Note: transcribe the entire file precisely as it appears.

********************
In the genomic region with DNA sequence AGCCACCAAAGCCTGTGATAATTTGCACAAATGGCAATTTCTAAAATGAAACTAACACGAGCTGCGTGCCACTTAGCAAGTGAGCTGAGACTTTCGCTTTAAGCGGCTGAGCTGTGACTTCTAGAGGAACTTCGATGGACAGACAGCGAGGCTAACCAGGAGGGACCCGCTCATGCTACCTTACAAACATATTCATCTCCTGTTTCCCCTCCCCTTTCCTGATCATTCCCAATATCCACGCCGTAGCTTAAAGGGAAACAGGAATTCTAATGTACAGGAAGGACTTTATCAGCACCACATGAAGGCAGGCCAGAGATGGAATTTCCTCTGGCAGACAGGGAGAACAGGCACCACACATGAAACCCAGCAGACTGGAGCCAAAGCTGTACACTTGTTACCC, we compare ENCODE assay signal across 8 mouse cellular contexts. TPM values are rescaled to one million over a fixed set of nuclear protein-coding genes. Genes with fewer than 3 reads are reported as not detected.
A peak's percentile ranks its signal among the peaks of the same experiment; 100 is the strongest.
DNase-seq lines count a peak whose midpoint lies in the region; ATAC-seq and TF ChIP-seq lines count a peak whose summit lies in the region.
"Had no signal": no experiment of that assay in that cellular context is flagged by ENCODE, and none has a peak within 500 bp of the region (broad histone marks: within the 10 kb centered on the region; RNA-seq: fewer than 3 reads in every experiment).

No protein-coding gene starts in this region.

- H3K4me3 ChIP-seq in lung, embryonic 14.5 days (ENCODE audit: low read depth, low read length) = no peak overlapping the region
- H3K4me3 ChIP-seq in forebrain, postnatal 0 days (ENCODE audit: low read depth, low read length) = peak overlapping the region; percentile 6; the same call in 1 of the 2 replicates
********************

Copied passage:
In the genomic region with DNA sequence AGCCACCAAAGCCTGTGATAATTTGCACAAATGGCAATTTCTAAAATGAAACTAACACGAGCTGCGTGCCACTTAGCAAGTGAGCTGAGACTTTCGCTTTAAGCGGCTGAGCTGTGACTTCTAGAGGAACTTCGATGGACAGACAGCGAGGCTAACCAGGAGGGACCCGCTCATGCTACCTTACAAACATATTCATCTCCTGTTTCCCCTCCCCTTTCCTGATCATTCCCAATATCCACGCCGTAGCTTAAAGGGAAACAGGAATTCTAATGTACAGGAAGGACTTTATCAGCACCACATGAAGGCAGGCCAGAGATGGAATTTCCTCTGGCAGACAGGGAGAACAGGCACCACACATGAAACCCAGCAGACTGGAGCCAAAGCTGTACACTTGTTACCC, we compare ENCODE assay signal across 8 mouse cellular contexts. TPM values are rescaled to one million over a fixed set of nuclear protein-coding genes. Genes with fewer than 3 reads are reported as not detected.
A peak's percentile ranks its signal among the peaks of the same experiment; 100 is the strongest.
DNase-seq lines count a peak whose midpoint lies in the region; ATAC-seq and TF ChIP-seq lines count a peak whose summit lies in the region.
"Had no signal": no experiment of that assay in that cellular context is flagged by ENCODE, and none has a peak within 500 bp of the region (broad histone marks: within the 10 kb centered on the region; RNA-seq: fewer than 3 reads in every experiment).

No protein-coding gene starts in this region.

- H3K4me3 ChIP-seq in lung, embryonic 14.5 days (ENCODE audit: low read depth, low read length) = no peak overlapping the region
- H3K4me3 ChIP-seq in forebrain, postnatal 0 days (ENCODE audit: low read depth, low read length) = peak overlapping the region; percentile 6; the same call in 1 of the 2 replicates